Oh, I hear it, what about the ‘feeling’ of being close to god. Well, I just think that if you can’t get that overwhelming, awe-filled feeling by just being alive, then you need to take a breath of that wonderful air outside and start living a little. Unless, of course, you live next to a sewage treatment plant, in that case, take your breath somewhere else and I’m sure you’ll be feelin’ it in no time!

  3. Tim Wilson Says:

    Thanks for getting back to me. Could you explain how can you be an atheist and not believe in evolution?

    • You know, I wish I could, but I can’t. Natural Selection seems like a pretty coherent explanation to me; I accept it. And I am pretty sure that a vast majority of atheists accept it, as well.

      It’s just been pointed out to me before that it’s not a forgone conclusion and not all atheists accept it.

      If I were to venture a guess, perhaps they are just not sold on it and are taking an agnostic stance?? Don’t know.
      Not all atheists are science buffs.

  4. Tim Wilson Says:

    Fair enough, just wondering.

    Where I’d have thought they’d disagree would be at a larger scale. The idea of everything having a cause is a real difficulty for atheists. If everything does have a source then:

    – What created the original elements of the big bang?
    – How did minerals change into living things?

    The traditional atheist view (before the Big Bang became largely accepted) was actually that the universe had always existed and was never created. I guess that is where they may disagree.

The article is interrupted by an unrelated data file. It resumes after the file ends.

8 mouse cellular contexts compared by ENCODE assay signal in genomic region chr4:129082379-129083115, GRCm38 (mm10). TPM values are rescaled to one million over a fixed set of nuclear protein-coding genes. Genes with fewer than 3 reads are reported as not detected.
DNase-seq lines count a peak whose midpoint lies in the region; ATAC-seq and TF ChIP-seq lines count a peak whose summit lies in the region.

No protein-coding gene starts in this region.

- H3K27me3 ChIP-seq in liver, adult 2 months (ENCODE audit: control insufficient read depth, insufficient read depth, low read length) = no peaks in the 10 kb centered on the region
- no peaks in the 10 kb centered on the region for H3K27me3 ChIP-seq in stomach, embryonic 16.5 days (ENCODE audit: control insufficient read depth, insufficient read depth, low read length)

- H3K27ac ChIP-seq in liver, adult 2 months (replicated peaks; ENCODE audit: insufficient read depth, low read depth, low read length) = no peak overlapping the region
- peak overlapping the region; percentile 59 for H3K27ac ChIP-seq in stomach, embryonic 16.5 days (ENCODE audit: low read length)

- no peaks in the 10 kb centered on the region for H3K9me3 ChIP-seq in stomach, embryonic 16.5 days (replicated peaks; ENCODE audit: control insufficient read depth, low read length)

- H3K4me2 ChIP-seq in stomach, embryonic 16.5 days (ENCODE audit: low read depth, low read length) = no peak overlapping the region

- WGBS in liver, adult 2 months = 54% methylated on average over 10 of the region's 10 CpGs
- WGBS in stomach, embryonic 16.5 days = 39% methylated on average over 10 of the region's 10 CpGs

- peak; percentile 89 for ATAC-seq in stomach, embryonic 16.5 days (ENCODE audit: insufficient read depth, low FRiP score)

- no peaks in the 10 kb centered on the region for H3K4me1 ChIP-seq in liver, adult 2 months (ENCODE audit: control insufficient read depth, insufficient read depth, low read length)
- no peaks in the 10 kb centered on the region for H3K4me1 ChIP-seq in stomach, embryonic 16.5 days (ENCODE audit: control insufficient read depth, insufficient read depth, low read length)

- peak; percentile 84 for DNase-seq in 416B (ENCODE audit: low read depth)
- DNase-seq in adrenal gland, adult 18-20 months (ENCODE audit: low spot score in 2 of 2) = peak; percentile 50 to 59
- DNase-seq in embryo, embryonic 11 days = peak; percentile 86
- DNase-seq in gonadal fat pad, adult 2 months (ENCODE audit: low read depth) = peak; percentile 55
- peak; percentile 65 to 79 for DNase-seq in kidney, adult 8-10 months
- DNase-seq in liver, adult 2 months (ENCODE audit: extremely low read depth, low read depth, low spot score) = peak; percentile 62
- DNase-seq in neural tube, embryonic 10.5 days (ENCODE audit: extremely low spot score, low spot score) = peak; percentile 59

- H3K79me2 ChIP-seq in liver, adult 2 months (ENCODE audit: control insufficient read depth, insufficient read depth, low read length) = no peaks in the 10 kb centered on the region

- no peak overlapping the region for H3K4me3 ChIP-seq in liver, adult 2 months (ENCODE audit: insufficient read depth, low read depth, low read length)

How would you answer the two questions above?

    P.S. If we’re clogging up your blog feel free to email me

    • So …. explain the early formation of the universe? The very thing that the top physicists in the world are working on now? Well, not asking much, are you?

      But, to clear up common misconceptions that seem to get in people’s way:

      The Big Bang theory is not saying that the universe was created from nothing into something; That’s a religious viewpoint (creation ex nihilo). The Big Bang is a model to explain the development of the universe based on the current observational data we have available to us. The universe seems to have an expanding nature that brought it from a dense small package to a large large mostly empty package.

      If you are asking what stance I or others take on it, I think most people with a rational or scientific view point believe it’s ok to remain agnostic about the origins of the universe until we have further evidence.
      Creating a hypothesis without adequate data would be some sort of philosophy, not science, and even modern philosophers tend to steer away from that. It’s just plain sloppy.

      But, I don’t’ believe the universe came from a god’s breath (or “a mighty wind” – depending on your translation). I would rank that as quite low on the scale of probabilities.

      Life from non-life (abiogenesis)
      Natural selection, of course, doesn’t apply here. There are folks working on it. I think the Miller – Urey experiments were pretty promising, and there’s been quite a bit of renewed interest in them. I hope they pan out, but if they don’t it’s not going to keep me awake at night. The wikipedia page on abiogenesis outlines some of the current abiogenesis models pretty well.


  5. […] Why does Ray Comfort think it’s OK to Lie?, The Universal Heretic (Highly Recommend its God of the Week Category.) […]